is the author of three volumes of poetry, The Kingdom of Ordinary Time (2008); The Good Thief (1998); and What the Living Do (1997), and co-editor of a book of essays, In the Company of My Solitude: American Writing from the AIDS Pandemic (1994).
Howe's acclaimed second book, What the Living Do, addressed the grief of losing a loved one. It is in large part an elegy to her brother, John, who died of AIDS. "Each of them seems a love poem to me," says Howe. Her poems have appeared in The New Yorker, The Atlantic, Poetry, Agni, Ploughshares, Harvard Review, and The Partisan Review, among others.
Stanley Kunitz selected Howe for a Lavan Younger Poets Prize from the American Academy of Poets. She has, in addition, been a fellow at the Bunting Institute at Radcliffe College and a recipient of NEA and Guggenheim fellowships.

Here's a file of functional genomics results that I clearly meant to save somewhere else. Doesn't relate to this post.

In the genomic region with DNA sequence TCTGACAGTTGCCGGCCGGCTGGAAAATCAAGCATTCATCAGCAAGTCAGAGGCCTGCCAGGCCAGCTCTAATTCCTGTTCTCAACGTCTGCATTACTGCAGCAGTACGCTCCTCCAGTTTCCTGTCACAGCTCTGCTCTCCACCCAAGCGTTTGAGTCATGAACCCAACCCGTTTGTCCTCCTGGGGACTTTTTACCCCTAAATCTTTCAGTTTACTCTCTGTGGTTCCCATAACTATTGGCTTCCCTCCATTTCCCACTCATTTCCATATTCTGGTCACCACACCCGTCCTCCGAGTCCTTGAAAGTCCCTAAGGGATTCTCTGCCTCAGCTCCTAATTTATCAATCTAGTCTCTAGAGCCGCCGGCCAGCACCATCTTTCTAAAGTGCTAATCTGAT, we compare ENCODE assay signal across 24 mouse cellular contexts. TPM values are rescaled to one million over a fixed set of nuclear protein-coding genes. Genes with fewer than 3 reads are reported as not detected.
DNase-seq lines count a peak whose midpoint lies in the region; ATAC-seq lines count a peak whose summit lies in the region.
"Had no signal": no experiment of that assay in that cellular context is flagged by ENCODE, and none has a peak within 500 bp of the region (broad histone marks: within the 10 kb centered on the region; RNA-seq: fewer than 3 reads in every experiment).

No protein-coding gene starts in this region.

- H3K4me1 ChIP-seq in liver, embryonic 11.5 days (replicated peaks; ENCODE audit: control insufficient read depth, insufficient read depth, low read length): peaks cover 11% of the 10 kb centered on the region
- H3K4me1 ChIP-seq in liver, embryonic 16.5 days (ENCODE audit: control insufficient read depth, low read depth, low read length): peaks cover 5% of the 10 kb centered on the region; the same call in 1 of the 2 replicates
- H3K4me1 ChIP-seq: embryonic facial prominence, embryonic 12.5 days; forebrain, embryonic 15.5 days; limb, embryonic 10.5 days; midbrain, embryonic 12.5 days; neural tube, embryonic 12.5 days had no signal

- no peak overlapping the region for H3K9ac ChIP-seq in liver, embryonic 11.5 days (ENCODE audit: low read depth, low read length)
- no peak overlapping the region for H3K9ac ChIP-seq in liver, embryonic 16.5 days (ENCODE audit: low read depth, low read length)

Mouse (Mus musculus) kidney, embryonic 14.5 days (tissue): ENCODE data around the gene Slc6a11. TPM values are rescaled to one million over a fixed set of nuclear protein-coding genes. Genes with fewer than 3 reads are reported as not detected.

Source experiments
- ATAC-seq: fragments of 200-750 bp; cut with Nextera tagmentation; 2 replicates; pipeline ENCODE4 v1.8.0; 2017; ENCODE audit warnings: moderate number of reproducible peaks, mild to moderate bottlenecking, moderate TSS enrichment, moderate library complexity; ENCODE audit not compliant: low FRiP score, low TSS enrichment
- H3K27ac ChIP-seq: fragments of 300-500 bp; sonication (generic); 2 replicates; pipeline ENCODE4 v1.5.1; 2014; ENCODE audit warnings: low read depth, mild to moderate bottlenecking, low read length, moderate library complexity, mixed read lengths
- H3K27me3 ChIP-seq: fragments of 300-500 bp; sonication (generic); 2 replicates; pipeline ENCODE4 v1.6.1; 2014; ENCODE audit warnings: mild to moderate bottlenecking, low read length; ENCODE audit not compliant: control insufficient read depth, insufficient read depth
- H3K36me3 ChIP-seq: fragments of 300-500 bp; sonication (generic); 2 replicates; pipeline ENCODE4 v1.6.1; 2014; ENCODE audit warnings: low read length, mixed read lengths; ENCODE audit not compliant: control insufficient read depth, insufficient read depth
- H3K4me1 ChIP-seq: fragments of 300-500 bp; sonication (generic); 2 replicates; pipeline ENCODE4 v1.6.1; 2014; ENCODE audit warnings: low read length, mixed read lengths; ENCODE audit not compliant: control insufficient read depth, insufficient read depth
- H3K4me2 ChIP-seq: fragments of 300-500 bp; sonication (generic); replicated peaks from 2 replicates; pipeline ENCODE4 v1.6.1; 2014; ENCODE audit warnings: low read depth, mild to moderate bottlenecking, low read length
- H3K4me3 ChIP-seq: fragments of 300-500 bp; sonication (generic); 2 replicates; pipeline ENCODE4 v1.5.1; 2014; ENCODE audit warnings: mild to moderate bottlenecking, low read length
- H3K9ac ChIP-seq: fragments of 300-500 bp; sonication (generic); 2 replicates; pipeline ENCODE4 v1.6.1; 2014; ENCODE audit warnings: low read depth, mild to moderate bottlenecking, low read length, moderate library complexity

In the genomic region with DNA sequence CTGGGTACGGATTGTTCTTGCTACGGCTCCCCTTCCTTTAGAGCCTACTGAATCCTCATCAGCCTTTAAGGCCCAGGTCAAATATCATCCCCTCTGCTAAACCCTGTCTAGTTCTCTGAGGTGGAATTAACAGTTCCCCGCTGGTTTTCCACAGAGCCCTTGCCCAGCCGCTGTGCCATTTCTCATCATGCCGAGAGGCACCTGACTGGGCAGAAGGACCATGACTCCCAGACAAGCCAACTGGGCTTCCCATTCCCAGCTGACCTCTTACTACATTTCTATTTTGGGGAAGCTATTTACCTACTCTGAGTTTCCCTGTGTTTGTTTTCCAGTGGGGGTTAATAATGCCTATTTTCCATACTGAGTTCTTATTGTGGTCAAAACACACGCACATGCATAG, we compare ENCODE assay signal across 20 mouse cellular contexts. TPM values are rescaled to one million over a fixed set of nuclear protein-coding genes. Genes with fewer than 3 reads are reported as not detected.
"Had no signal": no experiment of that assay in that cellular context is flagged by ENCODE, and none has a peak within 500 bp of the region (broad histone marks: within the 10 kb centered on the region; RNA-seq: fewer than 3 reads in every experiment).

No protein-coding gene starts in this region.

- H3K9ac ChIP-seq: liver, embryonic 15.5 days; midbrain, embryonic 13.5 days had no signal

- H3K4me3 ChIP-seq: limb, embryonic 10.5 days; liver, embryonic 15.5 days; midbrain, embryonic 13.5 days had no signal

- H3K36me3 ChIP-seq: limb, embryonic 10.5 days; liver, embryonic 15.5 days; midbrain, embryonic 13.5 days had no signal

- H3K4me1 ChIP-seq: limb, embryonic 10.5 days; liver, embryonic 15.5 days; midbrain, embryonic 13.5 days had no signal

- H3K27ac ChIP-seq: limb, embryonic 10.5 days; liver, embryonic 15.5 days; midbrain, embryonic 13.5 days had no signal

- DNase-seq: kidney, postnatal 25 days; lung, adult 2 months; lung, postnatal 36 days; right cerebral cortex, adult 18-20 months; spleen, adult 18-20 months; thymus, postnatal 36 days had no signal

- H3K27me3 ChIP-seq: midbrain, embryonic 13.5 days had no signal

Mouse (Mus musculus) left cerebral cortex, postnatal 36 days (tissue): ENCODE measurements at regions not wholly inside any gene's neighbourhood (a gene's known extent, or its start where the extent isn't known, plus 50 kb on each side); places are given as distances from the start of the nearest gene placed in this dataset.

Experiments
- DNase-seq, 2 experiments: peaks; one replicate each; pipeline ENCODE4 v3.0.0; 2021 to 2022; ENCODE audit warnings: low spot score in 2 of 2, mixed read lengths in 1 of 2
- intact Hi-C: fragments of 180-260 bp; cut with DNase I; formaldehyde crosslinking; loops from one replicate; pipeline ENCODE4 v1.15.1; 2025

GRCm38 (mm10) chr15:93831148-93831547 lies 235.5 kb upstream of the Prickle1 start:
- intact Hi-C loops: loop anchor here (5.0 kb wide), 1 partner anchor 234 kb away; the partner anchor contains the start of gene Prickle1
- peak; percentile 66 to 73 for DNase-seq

Currently, Howe teaches creative writing at Sarah Lawrence College and New York University.
“Marie Howe's poetry is luminous, intense, and eloquent, rooted in an abundant inner life. Her long, deep-breathing lines address the mysteries of flesh and spirit, in terms accessible only to a woman who is very much of our time and yet still in touch with the sacred.”
Click here to watch a PBS video of Marie Howe.